The Barbara Holliday Collection of Modern British Art, Jewellery and Antique Furnishings has sold for over £665,000, against expectations it would realise £400,000 at Essex auctioneers, Sworders.
The collection, comprising 570 lots acquired by the late Barbara Holliday, a farmer’s wife from north Cumbria who had a fine artistic eye, featured works by leading lights of the modern British canon, ranging from Dame Elisabeth Frink to Sir Eduardo Paolozzi.
Despite living over 300 miles from London, Holliday’s taste was very cosmopolitan. While her husband Ormond was fully occupied running the adjacent farms, she focused on what would become her two great passions – the garden and the interiors of The Gale, a handsome Victorian house in the hamlet of Highlaws, a stone’s throw from the Solway coast.
In addition to regular trips to auctions in the provinces and London – where the family owned a pied-à-terre overlooking the Chelsea Arts Club – she immersed herself into the British art scene, befriending and corresponding with a group of noted painters and sculptors.
From the late 1960s, Barbara had been a close friend of local born artist, Sheila Fell (1931-1979). Although Fell had both trained and lived in London, she painted mostly scenes from her birthplace in Cumbria. A total of nine works by Fell were included in the sale. The 1965 oil ‘Allonby, Approaching High Tide’, sold at £24,000 and ‘Mungrisdale, Lake District’ took £14,800. Both pictures had formed part of the exhibition ‘Through Women’s Eyes’ at the Castlegate House Gallery, Cumbria in 1989.
Barbara Holliday enjoyed buying direct from her artist friends. Olwyn Bowey (b.1936) and Carel Weight (1908-1997) in particular became close family friends, the latter made frequent trips to The Gale to paint and guide Barbara in her collecting. There were 21 works by each artist in the collection.
Both were relative unknowns at the time, however Barbara was instrumental in arranging the major Carel Weight exhibition at Abbott Hall in Kendall in 1986 and, in Olwyn Bowey she found someone who was dedicated to the tradition of the artist plantsman. Bowey works mostly in her greenhouse, which doubles as a studio.
Two typical large-scale ‘greenhouse’ oils sailed well above estimates to set new price levels for Bowey on the secondary market. ‘Myrtle’s Hanging Baskets’, a picture shown at the Royal Academy’s Summer Exhibition in 1990 sold to a London-based private buyer at £9,100, while ‘Standard Marguerite (2007)’, sold with an accompanying letter from the artist, went to a private buyer from Cheshire at £7,600. The previous high for the artist was ‘Fig Tree’, sold by Bonhams in London in December last year for £5,000.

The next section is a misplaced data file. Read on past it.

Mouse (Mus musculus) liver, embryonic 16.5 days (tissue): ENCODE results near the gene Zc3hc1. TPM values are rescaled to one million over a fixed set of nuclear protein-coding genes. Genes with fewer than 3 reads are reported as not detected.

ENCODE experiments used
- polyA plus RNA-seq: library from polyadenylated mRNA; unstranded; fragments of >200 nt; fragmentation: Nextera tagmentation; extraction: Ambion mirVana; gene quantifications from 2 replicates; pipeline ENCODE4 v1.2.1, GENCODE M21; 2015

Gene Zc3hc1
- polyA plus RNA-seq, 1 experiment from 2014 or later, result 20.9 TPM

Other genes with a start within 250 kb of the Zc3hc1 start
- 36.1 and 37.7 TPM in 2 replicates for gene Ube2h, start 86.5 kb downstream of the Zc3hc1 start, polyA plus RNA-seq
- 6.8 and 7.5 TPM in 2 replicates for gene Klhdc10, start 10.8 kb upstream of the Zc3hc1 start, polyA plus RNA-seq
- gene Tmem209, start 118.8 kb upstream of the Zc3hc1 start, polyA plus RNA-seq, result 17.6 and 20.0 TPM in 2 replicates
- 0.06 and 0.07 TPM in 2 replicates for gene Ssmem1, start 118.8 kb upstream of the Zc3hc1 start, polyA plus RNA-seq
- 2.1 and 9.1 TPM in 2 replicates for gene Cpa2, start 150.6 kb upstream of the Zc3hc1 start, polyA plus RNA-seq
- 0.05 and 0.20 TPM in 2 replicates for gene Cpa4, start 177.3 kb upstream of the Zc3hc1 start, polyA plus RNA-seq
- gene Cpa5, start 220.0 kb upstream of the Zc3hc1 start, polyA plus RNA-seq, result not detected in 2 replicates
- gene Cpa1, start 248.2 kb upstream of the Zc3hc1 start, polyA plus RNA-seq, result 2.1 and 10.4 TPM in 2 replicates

Works by Carel Weight brought in equally strong sums. The large oil ‘Figures in a Garden’ went at £5,000 while the much-admired small study ‘The Blue Umbrella’ brought £4,900. Both pictures sold to London-based private buyers.
It was largely through Weight and Bowey that Barbara had met and bought works by several significant Royal Academicians of the late 20th century – among them Dame Elisabeth Frink, Sir Jacob Epstein, Sir Robin Phillipson, Anthony Gross, Maggie Hamblin, Ruskin Spear, Mary Fedden and William Roberts.
It guaranteed a packed saleroom for the majority of the eight-hour sale, plus the second highest number of online registered bidders Sworders had ever recorded, following closely behind sale of The Collection of Sir Rod Stewart in September 2018.
The collection included three ink and gouache works on paper by official war artist Anthony Gross (1905-84), all of them depicting wartime London scenes. ‘Leicester Square, October 1940’, sold for £4,400; ‘Southwark Tunnel, Oct 1945’ made £4,700 and ‘Wartime Beds’ fetched £3,700. All sold to the same private collector in Dorset.
The watercolour ‘Exotic Fruits and Orchids’ signed and dated 1992 by Dame Elizabeth Blackadder (b.1931) sold for £16,000, against an estimate of £3,500-5,000, to a private buyer in France, while the small Dame Elisabeth Frink (1930-1993) bronze of a golden eagle, signed and numbered 1/9, took £17,300, selling to a London-based private buyer.
Leading the sale was the Mary Fedden (1915-2012) oil ‘Garden Bunch’, signed and dated 1988. It justified its choice as the front cover lot when it sold to the London trade at £38,000, well above the estimate of £5,000-7,000.
Late in the artist’s life, Barbara had formed a friendship with Sir Eduardo Paolozzi by whom she was gifted several plaster sculptures. Paolozzi’s 16in (39cm) bronze bust of the American jazz pianist and bandleader ‘Count Basie’ – one of just three casts made in 1987 and the only example likely to come to market – sold to a local private buyer at £18,400. The artist’s much earlier collage ‘Dowicide’, dated 1952, sold at £11,300 to a London-based private buyer.
As well as her art collection, the sale also includes Holliday’s expansive collection of Georgian and Victorian furniture and chattels, plus her jewellery.
Highlights of this well-received aspect of the sale included a late 17th century brass winged lantern clock signed to the dial WM Speakman, London for the ‘Third Phase’ maker William Speakman who operated from a workshop in Hatton Garden and a late 18th century two row garnet rivière with a cruciform pendant. They added £5,700 and £3,900 respectively to the total.
Sworders chairman Guy Schooling, who had first visited the Holliday’s property on the hottest of hot summer days in 2018, said, “I am delighted that such a personal and treasured collection was met with such enthusiasm from so many private collectors, whom now take the wonderful works in to their homes to continue to cherish for years to come.”